Last week, I represented Opal School at Ashoka Changemaker Schools Network Summit in Oracle, Arizona. The Changemaker Schools Network is a global community of elementary, middle, and high schools whose approaches to developing empathy and agency have the potential to inspire a new educational framework. Over an intense three-and-a-half days, sixty representatives from 27 schools explored how we – as teachers, administrators, parents, and colleagues – see the important work of social emotional learning in our environments. We were also there to brainstorm ways to move this work beyond our individual schools, districts, and communities: to make it the norm in all schools and programs.
The common thread that lived inside most of the conversations during the duration of the Summit was the importance of listening and relationships. Schools and classrooms will be able to be full of children who are changemakers when core values of empathy, teamwork, problem-solving, and leadership are alive and implemented. All schools need to be places where children hear, “I see you and you matter.”
Throughout the Summit, I had visions of the community within my own classroom of five to seven-year-olds. As I shared with others, I mainly focused on ways that we – as teachers, facilitators, mentors, models, and friends – cultivate empathetic and mindful communities, as well as ways that we might do more. In all my interactions throughout the week, I had visions of specific interactions about what I witness every day in the community, like this interaction I captured last month:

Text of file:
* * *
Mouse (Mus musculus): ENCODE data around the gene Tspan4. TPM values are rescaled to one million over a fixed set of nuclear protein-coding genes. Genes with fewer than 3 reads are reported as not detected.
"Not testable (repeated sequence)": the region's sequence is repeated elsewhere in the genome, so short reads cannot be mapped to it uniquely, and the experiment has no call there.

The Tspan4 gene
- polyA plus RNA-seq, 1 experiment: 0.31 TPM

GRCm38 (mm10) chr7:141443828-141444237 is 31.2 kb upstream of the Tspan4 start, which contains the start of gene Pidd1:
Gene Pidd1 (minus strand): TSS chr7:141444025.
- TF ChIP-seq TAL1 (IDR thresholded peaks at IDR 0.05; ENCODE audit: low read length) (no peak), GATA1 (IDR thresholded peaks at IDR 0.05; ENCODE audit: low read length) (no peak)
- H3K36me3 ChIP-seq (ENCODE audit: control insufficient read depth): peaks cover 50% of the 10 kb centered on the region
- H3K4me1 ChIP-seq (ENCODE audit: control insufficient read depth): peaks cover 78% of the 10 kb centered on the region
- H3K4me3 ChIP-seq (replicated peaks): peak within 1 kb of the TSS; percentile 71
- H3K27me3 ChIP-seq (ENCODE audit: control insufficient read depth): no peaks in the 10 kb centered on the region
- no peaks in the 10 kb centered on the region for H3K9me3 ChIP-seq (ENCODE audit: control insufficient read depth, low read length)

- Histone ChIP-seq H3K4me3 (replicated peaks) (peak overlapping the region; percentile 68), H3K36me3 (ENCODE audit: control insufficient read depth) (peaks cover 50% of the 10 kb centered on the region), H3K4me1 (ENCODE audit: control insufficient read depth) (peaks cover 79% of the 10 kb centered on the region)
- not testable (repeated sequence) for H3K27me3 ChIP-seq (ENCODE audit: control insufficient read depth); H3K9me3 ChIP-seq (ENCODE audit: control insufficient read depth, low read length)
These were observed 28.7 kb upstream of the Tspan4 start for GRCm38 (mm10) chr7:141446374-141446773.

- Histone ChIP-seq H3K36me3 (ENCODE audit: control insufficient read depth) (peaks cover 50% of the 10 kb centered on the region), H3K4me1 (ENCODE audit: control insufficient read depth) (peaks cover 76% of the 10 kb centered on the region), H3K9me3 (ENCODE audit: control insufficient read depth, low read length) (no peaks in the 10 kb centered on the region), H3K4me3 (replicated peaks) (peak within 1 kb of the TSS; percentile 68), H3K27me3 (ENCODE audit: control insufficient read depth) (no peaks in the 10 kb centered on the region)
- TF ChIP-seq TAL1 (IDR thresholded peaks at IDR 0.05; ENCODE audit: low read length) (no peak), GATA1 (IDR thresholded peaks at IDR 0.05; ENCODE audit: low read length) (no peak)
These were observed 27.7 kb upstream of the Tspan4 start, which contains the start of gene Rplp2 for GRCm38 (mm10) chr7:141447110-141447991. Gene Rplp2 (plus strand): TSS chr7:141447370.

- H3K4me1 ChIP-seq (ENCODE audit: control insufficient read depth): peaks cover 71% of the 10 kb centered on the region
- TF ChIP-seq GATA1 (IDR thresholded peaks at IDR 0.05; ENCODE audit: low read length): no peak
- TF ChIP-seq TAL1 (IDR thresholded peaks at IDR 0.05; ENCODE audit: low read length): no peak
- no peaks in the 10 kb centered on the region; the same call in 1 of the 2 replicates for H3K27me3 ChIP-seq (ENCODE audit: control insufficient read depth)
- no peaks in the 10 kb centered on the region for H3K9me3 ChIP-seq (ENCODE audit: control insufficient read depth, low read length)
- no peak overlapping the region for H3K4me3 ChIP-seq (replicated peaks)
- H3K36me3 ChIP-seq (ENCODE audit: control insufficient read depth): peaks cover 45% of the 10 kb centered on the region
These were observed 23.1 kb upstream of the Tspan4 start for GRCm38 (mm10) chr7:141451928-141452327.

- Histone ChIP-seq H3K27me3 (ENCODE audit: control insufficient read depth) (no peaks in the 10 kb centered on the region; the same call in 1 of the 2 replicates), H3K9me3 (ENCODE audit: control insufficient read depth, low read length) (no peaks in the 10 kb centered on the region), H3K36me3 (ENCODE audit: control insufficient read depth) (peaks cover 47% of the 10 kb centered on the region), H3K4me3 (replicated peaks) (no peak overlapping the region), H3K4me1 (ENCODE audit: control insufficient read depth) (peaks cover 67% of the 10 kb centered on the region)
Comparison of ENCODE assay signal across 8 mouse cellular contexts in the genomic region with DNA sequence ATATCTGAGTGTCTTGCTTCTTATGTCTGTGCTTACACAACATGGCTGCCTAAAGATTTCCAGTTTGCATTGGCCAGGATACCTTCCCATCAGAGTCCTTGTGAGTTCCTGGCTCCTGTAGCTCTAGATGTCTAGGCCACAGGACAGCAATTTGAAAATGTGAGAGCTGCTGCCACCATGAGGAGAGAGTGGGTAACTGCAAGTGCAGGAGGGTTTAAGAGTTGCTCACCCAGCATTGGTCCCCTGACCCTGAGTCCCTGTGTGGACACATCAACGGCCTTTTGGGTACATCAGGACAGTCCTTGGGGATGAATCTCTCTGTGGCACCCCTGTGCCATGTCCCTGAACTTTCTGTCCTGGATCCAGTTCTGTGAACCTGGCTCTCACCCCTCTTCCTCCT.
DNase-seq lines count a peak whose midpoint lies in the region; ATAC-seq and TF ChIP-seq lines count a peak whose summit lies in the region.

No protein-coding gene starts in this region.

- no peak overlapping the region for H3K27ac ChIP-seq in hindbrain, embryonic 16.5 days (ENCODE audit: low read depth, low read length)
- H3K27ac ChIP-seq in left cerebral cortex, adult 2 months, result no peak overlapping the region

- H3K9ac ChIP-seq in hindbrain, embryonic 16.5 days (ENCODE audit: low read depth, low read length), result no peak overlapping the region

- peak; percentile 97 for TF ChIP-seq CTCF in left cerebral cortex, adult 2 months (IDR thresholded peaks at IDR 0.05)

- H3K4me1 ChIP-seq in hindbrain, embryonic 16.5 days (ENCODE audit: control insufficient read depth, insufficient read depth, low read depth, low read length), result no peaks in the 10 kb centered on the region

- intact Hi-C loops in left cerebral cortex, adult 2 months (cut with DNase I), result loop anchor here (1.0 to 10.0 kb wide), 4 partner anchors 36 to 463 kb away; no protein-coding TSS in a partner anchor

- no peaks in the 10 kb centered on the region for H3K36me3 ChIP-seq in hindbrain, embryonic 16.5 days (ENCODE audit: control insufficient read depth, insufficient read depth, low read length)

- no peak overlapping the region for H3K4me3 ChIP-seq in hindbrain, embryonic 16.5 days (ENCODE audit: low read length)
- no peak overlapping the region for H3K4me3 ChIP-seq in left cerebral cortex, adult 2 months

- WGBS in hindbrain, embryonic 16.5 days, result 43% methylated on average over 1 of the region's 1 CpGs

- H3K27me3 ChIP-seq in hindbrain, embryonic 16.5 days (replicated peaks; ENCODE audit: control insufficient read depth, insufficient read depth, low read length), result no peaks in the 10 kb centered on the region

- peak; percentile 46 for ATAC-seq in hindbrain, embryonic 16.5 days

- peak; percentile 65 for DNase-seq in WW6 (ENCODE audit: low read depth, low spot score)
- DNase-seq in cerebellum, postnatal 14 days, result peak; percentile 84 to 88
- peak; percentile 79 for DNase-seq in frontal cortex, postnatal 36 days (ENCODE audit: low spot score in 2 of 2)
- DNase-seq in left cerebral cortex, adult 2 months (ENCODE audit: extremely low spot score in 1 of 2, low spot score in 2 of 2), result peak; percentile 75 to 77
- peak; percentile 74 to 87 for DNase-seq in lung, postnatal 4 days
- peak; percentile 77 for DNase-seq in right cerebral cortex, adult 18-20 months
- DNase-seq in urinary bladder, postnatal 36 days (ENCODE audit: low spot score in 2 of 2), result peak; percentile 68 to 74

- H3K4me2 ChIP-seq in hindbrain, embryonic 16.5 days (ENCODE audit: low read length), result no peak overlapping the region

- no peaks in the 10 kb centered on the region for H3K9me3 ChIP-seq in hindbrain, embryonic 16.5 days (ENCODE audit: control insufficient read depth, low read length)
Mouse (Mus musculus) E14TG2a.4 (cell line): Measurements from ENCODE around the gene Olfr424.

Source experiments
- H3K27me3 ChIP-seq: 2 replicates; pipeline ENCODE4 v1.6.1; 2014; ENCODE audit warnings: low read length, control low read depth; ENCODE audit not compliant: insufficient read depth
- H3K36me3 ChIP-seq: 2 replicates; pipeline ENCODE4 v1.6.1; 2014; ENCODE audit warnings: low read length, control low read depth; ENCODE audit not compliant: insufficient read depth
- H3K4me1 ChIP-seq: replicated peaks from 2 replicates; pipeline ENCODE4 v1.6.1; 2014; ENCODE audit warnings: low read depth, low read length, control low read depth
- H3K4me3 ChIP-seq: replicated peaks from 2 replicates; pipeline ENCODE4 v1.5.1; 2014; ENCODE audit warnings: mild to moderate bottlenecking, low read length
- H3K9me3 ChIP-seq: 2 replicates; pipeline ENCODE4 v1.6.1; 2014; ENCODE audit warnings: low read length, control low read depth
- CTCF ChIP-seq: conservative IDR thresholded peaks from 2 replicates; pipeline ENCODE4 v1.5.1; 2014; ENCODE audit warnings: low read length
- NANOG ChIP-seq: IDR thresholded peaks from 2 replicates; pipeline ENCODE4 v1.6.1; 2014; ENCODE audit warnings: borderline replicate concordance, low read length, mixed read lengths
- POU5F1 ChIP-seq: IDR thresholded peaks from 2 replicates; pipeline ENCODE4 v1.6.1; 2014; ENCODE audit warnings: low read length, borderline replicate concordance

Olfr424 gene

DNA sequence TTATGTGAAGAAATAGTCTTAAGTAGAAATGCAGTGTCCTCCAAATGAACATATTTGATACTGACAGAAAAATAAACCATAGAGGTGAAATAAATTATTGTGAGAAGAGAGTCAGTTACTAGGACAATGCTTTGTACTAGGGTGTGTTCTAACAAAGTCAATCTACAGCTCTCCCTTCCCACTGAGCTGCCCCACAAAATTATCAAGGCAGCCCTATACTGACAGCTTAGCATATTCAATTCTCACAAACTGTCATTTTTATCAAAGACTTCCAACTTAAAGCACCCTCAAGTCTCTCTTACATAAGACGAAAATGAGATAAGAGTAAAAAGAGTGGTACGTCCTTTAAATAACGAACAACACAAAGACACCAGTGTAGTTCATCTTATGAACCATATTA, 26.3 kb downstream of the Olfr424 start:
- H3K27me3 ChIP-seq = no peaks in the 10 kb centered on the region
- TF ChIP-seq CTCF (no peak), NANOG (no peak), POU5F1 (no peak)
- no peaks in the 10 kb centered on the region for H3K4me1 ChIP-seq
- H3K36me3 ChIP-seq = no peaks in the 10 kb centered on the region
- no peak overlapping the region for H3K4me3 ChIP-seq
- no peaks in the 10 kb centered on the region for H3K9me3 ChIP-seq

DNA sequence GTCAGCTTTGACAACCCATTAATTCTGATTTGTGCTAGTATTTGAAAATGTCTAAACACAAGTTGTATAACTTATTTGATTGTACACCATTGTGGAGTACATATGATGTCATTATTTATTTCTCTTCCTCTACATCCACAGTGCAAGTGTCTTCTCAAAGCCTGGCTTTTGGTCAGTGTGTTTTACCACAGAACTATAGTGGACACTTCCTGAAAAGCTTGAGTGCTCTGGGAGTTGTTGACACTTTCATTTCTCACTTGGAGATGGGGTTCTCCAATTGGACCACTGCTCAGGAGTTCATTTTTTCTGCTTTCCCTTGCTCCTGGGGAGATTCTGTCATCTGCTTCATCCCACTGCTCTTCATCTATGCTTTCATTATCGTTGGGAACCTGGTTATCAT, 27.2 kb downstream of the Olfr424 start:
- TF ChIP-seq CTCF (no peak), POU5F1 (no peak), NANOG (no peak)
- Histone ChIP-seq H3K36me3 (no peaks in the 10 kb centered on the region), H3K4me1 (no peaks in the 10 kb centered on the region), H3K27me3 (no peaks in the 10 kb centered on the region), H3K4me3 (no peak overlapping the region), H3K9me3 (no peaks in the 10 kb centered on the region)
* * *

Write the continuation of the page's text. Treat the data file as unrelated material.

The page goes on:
I love to think about how, for every interaction such as this one that I am able to capture on film, there are so many other empathetic and caring interactions happening every day of the children being together with one another!
The Summit gave Opal School the opportunity to connect with schools all over the country that value the importance of social emotional learning. In close quarters, we worked and played together and participated in many conversations, presentations, and simulations that we were invited to bring back to our own environments, children, colleagues, and communities. The time was thought provoking and inspiring and left me full with wonderings, as well as possibilities. The ideas that percolated in the desert in Arizona were not new ones for me, nor foreign to the work that is happening at Opal School. These are foundational Opal School values and ideas that are our guiding principles. The ideas and stories that were shared among participants was the desire to not only create these environments for our own students, but the desire to spread it beyond our classroom walls. I felt proud as I thought of all the ways that Opal School and The Museum Center for Learning do this through professional development, publications, and outreach with other schools across the country.
As we document learning at Opal School, we make visible how the conditions we’re cultivating support empathy and agency. At the Changemaker Summit, I saw how rewarding and inspiring it is to hear stories from other learning communities. I look forward to continuing to exchange stories as we work to transform all schools into the kinds of learning environments all children have a right to.